Our Sunday Comics author stumbles upon a single childhood curseword as he gives us his version of everything

Jim Gabour
11 August 2013

A monk toiled away for decades in isolation in an ice-bound Himalayan monastery, shivering through the mountain seasons in threadbare blankets and thin orange robes.  He was allowed only small bits of boiled vegetables with cold rice every day year upon year, this to sustain his body’s basic needs while devoting his entire mind to his assigned studies of the higher planes of existence.  He was instructed by his abbot that his only task in this life was to search for the infinite source of all knowledge.  

The monk bore down with his considerable intellect and his solidity of purpose until one day he finally felt the end coming, a light was glowing in the darkness of his existence, and sure enough as he woke from his night’s sleep, he suddenly felt that his life was complete, and that he knew everything.

He ran from his chilled cell into the stony echoing corridors of the sacred complex, and was sprinting down the abbey’s central hall toward his master’s quarters when he chanced upon another monk, and slid to a halt just in front of him, breathless from both his knowledge and the run he was making to impart that revelation.  The other monk also stopped, looked into the enlightened philosopher’s eyes and said:  “Hey aren’t you the guy who knows everything?”

* * *

I do not, and perfectly well realize that I cannot, know everything.  Though I often find myself scruffing about in what might pass for a personal way of life, looking to find the grander scope of existence, the more encompassing worldview that will allow me to dwell on this planet among these people in greater harmony.  This could possibly be listed on my federal census forms as a religion, if I could only find a decent label for the process.  Possibly Pragmatic Deist?

My friend Corazon Accuardito, owner of the XXX Botanica and avowed commercial hoodoo entrepreneur, has often told me that he loves many aspects of the culturally-morphed Catholic faith in New Orleans, especially Lent, that season of denial and repentance introduced annually by Carnival. He uses forgiveness in many of his own functions as traiteur, or spiritual healer, to the masses who are too embarrassed to tell their failings to the family priest.  He will let those who feel the need unburden their souls to a sympathetic listener.  Felix himself.  He lets it be known that he is a much easier confessor than the Roman-collared variety, and if the guilty party brings him a chicken or a fragrant bundle of dried sage leaves or a bag of ripe tomatoes, Felix will always advise a very light sentence of prayer -- and the discounted purchase of an additional Uncrossing Candle.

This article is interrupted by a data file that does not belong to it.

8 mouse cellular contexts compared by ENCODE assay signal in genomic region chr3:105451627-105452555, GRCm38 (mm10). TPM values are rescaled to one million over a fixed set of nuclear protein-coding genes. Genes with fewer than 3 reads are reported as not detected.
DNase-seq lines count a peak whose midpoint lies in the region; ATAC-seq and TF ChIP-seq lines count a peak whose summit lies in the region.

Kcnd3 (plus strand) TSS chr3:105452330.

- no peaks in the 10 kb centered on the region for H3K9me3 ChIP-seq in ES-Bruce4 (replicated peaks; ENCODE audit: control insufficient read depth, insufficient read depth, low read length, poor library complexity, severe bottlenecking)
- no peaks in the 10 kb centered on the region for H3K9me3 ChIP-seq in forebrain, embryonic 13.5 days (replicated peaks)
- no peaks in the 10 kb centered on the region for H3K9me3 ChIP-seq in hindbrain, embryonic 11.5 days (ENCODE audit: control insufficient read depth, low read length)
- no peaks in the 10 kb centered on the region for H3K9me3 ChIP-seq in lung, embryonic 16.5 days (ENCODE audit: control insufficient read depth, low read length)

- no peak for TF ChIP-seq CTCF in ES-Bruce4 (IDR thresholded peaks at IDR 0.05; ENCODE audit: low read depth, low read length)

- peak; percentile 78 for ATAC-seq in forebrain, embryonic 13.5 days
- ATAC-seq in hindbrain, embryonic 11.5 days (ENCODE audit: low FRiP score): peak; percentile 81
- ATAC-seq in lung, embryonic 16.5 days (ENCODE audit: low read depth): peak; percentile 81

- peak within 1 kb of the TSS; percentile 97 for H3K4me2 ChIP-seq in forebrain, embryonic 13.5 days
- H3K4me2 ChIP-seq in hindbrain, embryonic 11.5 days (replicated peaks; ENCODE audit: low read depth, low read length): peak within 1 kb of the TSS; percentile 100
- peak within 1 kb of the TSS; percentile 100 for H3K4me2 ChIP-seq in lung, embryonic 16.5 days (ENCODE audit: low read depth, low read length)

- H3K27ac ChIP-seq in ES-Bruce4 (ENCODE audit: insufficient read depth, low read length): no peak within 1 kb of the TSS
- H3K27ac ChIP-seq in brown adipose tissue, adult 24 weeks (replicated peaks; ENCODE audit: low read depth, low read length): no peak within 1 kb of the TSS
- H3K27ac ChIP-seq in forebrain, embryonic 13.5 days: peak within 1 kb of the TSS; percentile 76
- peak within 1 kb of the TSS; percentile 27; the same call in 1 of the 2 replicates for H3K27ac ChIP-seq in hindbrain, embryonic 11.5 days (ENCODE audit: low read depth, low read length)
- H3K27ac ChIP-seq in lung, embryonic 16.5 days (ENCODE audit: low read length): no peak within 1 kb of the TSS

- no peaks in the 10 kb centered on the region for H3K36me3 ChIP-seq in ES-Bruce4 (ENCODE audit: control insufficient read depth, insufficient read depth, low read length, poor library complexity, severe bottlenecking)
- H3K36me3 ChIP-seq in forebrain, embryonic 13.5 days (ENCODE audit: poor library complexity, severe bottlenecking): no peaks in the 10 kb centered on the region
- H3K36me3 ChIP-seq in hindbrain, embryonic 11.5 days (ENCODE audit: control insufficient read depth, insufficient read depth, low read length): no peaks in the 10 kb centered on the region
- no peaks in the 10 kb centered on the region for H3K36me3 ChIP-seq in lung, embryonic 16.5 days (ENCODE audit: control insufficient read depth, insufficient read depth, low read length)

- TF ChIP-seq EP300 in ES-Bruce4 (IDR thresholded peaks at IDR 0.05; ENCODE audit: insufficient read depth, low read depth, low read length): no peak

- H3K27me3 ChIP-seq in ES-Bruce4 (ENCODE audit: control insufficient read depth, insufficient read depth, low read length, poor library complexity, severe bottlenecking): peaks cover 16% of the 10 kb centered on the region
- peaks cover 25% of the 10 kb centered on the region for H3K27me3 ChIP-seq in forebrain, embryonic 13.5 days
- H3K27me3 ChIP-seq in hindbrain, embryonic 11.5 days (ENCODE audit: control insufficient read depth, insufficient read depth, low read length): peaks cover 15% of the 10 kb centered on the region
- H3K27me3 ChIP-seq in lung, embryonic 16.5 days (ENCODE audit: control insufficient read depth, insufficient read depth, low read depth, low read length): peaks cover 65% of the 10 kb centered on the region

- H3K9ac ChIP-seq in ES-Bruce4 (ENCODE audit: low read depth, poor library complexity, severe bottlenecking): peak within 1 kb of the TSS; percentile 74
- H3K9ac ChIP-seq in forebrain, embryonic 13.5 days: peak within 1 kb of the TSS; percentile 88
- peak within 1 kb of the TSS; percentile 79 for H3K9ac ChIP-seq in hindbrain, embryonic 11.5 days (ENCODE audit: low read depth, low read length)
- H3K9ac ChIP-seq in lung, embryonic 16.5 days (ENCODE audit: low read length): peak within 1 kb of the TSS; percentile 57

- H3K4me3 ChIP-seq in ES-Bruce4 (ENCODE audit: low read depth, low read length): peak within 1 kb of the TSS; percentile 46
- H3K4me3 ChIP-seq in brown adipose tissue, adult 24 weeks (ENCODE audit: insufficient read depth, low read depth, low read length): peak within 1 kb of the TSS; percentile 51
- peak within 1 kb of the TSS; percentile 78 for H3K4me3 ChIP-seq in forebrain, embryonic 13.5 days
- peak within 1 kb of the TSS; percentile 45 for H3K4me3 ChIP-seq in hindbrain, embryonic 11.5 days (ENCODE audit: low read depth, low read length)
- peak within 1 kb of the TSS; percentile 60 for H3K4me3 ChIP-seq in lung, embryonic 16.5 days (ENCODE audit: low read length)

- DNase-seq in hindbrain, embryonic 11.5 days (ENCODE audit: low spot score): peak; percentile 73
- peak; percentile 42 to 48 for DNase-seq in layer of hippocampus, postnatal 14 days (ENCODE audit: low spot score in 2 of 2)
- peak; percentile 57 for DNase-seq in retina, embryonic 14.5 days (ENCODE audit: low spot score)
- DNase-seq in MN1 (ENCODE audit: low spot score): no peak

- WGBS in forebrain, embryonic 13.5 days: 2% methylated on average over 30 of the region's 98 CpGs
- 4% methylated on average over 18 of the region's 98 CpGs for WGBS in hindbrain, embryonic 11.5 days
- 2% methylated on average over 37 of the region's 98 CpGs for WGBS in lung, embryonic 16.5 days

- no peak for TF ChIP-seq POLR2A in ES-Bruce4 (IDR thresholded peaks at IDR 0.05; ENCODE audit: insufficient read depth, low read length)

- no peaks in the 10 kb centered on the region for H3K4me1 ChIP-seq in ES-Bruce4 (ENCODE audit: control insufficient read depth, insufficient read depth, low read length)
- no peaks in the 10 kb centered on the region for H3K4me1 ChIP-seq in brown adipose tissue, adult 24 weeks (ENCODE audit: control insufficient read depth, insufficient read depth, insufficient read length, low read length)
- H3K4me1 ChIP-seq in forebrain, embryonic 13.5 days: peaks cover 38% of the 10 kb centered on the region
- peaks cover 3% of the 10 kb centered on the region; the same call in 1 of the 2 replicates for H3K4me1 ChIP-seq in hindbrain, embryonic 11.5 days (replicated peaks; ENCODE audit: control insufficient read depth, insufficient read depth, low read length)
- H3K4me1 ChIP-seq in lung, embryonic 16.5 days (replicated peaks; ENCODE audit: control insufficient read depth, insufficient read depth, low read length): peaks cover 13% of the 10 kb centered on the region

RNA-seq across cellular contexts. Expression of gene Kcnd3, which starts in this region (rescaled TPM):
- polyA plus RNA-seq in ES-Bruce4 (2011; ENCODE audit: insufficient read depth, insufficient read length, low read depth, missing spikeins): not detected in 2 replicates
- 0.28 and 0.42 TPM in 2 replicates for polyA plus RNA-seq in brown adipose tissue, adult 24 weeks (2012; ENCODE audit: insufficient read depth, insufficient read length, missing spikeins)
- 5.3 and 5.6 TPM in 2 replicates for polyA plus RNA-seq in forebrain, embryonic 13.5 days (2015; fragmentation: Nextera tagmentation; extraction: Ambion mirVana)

Again, he doesn’t claim to know everything, but will listen to it.


I cued to this remembrance passing St Louis Cathedral in Jackson Square.  I was in a hurry to get home to the Faubourg Marigny, on my way back from a last regrettable stop at the bank.  So I was not happy to have to take a number of extra steps to walk around the enormous tarot card reader who aggressively hawked his psychic wares on the Square, calling himself Hubba Bubba -- for that was indeed the name inscribed on his sign -- and his sidewalk fortune-telling salon.  He, I can tell, is unaware of any irony in his nom travaillant, his working name for the tourist trade, which he is plying as I pass.

“A single, very basic place, has always held significance for you,” he hisses directly at me through a handful of chubby fingers, each digit resembling three plump links of tied sausages.  Mr Bubba’s vast clairvoyant derrière temporarily overwhelms his steel folding chair.  The device beneath him creaks ominously as he speaks.  He is not talking to me, and yet he is.   He has deemed me touristic, and therefore of monetary value.

“It was, my kind friend, a place so normal and unremarkable that it would not even be noticed by others, but it was important to you as a child, and remains so still.”

That is all I hear him say.  I walk a few steps further, then forget whether I meant to continue.  It is unimportant of a sudden.

I look up.  The sun is bright on my face.  I squint.  I remember.  It is another of those moments that lately clear my perception, and I have learned to be open to them.

Real knowledge comes hard no matter your location, whether you stand in the windy Himalayas or upon the beer-soaked flagstones of the Vieux Carré.   And I recognize now as a grown man that finding the complex and various sources of truth and human value is a life-long struggle.